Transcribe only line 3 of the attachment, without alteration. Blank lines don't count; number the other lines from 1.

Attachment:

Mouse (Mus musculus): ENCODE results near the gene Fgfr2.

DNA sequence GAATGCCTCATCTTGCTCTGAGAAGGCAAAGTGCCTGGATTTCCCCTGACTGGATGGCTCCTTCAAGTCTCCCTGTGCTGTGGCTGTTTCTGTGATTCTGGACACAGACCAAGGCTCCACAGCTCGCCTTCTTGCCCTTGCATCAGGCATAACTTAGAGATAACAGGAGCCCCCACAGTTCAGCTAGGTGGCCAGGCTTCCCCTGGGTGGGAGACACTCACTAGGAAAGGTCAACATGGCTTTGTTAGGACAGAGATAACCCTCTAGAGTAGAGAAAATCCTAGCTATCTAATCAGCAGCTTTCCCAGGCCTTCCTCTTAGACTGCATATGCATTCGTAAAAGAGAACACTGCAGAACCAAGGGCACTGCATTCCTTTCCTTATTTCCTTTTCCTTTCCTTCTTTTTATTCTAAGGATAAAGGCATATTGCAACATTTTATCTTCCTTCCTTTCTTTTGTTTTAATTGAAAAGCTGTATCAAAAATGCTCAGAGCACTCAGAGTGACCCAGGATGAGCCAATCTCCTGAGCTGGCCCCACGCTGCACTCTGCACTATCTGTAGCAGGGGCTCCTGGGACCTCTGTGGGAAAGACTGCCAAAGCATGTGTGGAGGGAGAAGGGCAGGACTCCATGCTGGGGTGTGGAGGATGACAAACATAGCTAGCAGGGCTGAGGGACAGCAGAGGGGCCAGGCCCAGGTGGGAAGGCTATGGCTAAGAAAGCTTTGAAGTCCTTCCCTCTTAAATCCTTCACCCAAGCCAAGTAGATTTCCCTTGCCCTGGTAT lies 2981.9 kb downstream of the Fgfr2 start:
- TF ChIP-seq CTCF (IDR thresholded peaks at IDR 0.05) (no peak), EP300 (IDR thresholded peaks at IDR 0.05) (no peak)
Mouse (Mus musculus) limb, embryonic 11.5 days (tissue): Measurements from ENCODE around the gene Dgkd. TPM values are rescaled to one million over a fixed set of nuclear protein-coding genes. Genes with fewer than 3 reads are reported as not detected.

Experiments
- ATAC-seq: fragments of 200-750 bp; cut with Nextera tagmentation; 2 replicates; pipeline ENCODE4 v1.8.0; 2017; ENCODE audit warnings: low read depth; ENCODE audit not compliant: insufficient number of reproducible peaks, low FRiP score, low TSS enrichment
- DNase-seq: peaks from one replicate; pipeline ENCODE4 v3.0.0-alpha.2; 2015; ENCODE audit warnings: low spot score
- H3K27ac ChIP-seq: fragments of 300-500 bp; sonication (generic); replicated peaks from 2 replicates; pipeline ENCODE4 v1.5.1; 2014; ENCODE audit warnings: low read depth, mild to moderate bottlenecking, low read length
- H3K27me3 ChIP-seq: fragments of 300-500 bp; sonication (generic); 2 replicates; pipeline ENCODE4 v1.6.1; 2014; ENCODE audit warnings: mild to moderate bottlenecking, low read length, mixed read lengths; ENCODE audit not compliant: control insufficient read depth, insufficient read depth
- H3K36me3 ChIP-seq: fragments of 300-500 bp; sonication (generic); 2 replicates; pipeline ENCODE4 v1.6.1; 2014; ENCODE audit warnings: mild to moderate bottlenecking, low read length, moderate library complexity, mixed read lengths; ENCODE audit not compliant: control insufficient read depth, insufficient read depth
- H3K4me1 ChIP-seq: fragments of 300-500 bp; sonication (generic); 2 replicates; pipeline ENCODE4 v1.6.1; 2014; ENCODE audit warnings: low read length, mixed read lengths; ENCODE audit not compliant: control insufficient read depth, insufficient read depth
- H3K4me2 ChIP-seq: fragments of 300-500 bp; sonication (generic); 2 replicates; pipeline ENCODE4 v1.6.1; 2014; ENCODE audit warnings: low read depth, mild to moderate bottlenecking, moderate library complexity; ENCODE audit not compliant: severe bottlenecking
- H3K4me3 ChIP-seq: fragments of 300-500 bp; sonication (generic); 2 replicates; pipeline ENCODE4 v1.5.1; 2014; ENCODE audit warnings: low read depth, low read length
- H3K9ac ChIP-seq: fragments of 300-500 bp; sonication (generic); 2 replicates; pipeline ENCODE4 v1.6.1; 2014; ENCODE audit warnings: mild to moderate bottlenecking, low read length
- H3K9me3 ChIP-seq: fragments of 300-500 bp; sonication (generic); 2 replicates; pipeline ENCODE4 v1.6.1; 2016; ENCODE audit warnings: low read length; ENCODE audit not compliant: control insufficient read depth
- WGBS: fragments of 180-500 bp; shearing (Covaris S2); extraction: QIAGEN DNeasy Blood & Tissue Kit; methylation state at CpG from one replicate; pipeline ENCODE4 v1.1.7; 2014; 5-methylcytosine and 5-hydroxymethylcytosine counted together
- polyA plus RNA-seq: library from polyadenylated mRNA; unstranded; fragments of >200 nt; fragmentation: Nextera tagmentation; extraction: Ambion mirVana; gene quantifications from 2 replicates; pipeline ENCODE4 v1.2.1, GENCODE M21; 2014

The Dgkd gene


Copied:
- TF ChIP-seq CTCF (IDR thresholded peaks at IDR 0.05) (no peak), EP300 (IDR thresholded peaks at IDR 0.05) (no peak)